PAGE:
Stéphane Mallarmé's “Demon of Analogy” is a prose poem about demonic nature of mishearing. Francis Ford Coppola's “The Conversation” is about the demonic technologies that allow us to hear all-too-well. Joe Milutis' “Stéphane Mallarmé's 'The Conversation,'” with little to no editing mashes up these classic texts, to suggest that one may be a mishearing (or spooky translation) of the other. In addition, the original text of the Mallarmé poem is translated by way of a number of bending techniques that, while getting back to the original sound and meaning of the French, bend, distort and remix the original.
This project is part of a larger scholarly and creative exploration of experimental translation as an extension of remix and appropriation practices. A number of chapbooks, videos, lectures and performances have emerged from this project, including Monkey pOm! (a translation of Hanuman Chalisa), Mao Vincit Omnia (a translation of Mao's Little Red Book), The Numbers (a translation of a German translation of Robert Creeley's number poems), and Twenty Beloved French Poems, Treated Poorly (a translation of 19th-century French poetry, of which “Stéphane Mallarmé's 'The Conversation'” is a part).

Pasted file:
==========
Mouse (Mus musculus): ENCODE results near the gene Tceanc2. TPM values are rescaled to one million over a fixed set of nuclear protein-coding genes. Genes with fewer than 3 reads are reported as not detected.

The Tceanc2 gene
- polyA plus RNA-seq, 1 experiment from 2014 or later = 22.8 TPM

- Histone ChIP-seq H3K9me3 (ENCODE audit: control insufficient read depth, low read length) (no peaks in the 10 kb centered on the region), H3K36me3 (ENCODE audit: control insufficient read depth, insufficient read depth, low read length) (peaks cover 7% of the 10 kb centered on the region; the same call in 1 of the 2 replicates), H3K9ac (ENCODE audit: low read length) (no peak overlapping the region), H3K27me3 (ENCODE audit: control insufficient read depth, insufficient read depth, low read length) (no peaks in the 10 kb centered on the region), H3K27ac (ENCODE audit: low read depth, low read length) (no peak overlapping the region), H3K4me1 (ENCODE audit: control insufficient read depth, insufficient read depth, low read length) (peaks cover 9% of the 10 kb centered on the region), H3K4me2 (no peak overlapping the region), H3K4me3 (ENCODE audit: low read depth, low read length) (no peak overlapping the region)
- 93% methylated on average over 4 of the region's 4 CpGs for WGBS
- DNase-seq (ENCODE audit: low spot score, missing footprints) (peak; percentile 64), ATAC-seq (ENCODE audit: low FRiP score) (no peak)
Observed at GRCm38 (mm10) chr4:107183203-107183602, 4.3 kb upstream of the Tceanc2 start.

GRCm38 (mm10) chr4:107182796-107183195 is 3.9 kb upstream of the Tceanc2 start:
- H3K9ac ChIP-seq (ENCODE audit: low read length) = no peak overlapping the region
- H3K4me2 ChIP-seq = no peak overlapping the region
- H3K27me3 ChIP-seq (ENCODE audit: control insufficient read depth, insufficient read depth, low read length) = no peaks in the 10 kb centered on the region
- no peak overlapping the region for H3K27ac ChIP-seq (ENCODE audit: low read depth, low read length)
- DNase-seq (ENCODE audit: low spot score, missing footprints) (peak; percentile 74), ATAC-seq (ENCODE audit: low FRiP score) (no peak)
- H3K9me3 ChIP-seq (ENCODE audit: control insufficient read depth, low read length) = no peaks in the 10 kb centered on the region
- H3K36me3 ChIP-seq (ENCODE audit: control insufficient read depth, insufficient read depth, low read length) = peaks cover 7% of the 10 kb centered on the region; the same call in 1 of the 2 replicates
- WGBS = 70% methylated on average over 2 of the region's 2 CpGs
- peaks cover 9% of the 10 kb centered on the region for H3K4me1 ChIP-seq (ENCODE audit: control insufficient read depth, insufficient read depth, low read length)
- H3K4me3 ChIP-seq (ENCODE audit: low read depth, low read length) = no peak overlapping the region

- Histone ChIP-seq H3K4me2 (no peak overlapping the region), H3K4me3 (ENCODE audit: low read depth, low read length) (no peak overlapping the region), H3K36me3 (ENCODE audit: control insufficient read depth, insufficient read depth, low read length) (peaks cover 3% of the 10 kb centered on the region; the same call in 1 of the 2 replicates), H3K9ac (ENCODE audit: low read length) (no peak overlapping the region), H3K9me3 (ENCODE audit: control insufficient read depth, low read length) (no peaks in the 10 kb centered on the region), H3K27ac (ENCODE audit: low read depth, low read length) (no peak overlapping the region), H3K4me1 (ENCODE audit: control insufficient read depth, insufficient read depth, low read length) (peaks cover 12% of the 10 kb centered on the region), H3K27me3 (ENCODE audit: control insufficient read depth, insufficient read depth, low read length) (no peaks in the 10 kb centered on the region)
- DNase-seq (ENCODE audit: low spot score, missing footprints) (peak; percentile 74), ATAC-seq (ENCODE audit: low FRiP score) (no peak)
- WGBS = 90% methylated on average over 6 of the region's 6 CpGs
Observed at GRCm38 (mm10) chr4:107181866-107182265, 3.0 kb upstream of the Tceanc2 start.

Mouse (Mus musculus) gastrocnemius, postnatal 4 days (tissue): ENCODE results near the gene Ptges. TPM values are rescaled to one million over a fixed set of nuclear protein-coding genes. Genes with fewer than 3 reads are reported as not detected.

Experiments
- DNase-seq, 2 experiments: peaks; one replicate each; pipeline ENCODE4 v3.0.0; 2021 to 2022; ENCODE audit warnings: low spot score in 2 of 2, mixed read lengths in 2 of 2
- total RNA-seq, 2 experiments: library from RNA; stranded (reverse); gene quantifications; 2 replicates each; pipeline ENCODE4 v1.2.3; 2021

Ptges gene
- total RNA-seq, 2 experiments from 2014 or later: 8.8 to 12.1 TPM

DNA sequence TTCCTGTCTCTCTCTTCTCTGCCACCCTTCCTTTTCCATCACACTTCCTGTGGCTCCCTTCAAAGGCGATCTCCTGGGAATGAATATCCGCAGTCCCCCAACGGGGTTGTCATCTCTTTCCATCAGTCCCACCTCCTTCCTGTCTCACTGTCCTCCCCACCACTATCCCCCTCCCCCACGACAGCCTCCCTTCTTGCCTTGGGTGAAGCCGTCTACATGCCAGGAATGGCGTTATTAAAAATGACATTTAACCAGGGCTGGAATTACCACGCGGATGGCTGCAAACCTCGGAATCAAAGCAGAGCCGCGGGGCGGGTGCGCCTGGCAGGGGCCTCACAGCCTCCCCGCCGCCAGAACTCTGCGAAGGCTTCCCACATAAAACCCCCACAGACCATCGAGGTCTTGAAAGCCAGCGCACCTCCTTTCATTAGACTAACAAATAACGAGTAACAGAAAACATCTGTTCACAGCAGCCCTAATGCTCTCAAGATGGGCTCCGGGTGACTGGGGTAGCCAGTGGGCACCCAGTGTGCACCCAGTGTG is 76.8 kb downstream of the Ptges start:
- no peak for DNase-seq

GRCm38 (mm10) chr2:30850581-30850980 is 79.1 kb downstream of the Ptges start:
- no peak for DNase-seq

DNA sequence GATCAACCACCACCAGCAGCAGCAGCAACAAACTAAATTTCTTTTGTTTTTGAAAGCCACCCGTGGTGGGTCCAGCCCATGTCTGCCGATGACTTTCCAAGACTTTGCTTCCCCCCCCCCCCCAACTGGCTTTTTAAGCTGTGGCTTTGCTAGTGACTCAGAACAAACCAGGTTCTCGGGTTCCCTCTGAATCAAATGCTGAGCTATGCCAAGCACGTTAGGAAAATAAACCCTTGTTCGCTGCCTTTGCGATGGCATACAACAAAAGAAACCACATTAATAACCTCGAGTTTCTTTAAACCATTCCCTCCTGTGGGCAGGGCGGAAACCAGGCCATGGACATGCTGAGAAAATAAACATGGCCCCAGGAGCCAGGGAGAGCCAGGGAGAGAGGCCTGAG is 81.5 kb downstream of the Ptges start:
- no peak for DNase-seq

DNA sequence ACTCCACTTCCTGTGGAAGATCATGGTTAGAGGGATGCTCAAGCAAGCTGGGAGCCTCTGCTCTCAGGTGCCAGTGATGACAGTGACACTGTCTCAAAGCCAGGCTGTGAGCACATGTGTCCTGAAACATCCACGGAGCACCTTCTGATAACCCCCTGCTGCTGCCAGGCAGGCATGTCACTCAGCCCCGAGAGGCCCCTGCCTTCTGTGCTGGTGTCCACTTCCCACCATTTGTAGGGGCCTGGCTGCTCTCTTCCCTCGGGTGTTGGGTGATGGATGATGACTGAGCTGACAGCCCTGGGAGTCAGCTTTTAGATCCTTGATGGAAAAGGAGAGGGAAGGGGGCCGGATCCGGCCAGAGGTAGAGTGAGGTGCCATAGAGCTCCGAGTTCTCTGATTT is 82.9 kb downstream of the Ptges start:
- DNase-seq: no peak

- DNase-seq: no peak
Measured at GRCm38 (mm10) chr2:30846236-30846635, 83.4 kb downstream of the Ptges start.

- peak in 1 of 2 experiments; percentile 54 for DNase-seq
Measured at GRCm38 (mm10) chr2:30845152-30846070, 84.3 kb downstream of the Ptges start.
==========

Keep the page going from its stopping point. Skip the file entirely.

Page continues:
Joe Milutis is a media artist and writer whose interdisciplinary work includes experimental sound and radio; video works; new media; experimental narrative and poetics; theoretical writings; and various media/literature hybrids. He is the author of Failure, A Writer's Life (Zer0 Books, 2013) and Ether: The Nothing That Connects Everything (Minnesota, 2006). Since the early 90s, after having produced a number of radio art broadcasts, his work has focused not only on sound art, but also on those new genres and media that have uncertain status and value. He was an early proponent of digital multimedia essays, and continues to work in the intersections between new media and contemporary writing. Most recently, he has been exploring experimental translation, and is working on a scholarly assessment of this emerging area, in tandem with a creative project utilizing Michael Maier’s seventeenth-century alchemical emblem book, Atalanta Fugiens, as his source material.